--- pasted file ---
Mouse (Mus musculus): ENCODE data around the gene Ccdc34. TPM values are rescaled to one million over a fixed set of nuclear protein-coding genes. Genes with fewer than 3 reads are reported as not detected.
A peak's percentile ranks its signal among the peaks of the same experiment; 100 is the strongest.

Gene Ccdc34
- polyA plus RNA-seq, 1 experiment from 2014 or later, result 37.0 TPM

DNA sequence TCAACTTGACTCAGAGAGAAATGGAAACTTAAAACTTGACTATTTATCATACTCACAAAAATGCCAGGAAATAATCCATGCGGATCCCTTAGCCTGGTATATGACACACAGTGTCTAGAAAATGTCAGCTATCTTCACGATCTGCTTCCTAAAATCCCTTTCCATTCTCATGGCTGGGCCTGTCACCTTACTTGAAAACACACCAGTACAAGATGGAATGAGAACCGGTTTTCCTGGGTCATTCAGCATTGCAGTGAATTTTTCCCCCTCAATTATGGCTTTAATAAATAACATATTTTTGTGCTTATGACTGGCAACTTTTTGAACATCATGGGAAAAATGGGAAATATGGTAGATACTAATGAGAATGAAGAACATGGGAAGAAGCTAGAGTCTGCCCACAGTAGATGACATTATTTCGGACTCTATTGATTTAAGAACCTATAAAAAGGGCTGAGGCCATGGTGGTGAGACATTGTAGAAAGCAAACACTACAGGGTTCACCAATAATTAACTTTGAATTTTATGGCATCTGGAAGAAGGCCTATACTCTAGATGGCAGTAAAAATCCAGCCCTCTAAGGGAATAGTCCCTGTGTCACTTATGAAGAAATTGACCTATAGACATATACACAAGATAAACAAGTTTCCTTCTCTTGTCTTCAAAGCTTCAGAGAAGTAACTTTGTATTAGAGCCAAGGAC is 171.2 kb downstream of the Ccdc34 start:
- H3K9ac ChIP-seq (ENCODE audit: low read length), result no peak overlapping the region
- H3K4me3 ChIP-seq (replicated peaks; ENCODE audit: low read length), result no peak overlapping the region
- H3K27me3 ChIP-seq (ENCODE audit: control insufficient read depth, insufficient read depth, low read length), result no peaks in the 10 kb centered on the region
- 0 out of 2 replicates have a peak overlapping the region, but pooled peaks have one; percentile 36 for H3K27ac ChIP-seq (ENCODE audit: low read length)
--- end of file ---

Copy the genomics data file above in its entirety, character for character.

Mouse (Mus musculus): ENCODE data around the gene Ccdc34. TPM values are rescaled to one million over a fixed set of nuclear protein-coding genes. Genes with fewer than 3 reads are reported as not detected.
A peak's percentile ranks its signal among the peaks of the same experiment; 100 is the strongest.

Gene Ccdc34
- polyA plus RNA-seq, 1 experiment from 2014 or later, result 37.0 TPM

DNA sequence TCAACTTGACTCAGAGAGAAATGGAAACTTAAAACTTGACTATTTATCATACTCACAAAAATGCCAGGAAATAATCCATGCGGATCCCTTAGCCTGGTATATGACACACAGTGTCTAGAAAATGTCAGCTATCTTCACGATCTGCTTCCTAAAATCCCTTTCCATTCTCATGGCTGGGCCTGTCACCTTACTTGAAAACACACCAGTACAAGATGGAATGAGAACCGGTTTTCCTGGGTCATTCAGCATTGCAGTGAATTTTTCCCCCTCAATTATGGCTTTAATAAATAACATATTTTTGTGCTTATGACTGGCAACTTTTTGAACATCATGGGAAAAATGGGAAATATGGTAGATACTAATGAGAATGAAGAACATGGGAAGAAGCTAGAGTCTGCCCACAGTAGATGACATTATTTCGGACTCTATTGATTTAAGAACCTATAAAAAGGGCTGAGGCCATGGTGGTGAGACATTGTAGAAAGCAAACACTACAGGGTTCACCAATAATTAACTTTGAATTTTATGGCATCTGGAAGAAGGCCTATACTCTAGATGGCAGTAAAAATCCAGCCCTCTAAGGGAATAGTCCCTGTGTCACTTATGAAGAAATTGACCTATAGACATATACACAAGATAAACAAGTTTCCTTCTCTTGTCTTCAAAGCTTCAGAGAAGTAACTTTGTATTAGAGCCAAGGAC is 171.2 kb downstream of the Ccdc34 start:
- H3K9ac ChIP-seq (ENCODE audit: low read length), result no peak overlapping the region
- H3K4me3 ChIP-seq (replicated peaks; ENCODE audit: low read length), result no peak overlapping the region
- H3K27me3 ChIP-seq (ENCODE audit: control insufficient read depth, insufficient read depth, low read length), result no peaks in the 10 kb centered on the region
- 0 out of 2 replicates have a peak overlapping the region, but pooled peaks have one; percentile 36 for H3K27ac ChIP-seq (ENCODE audit: low read length)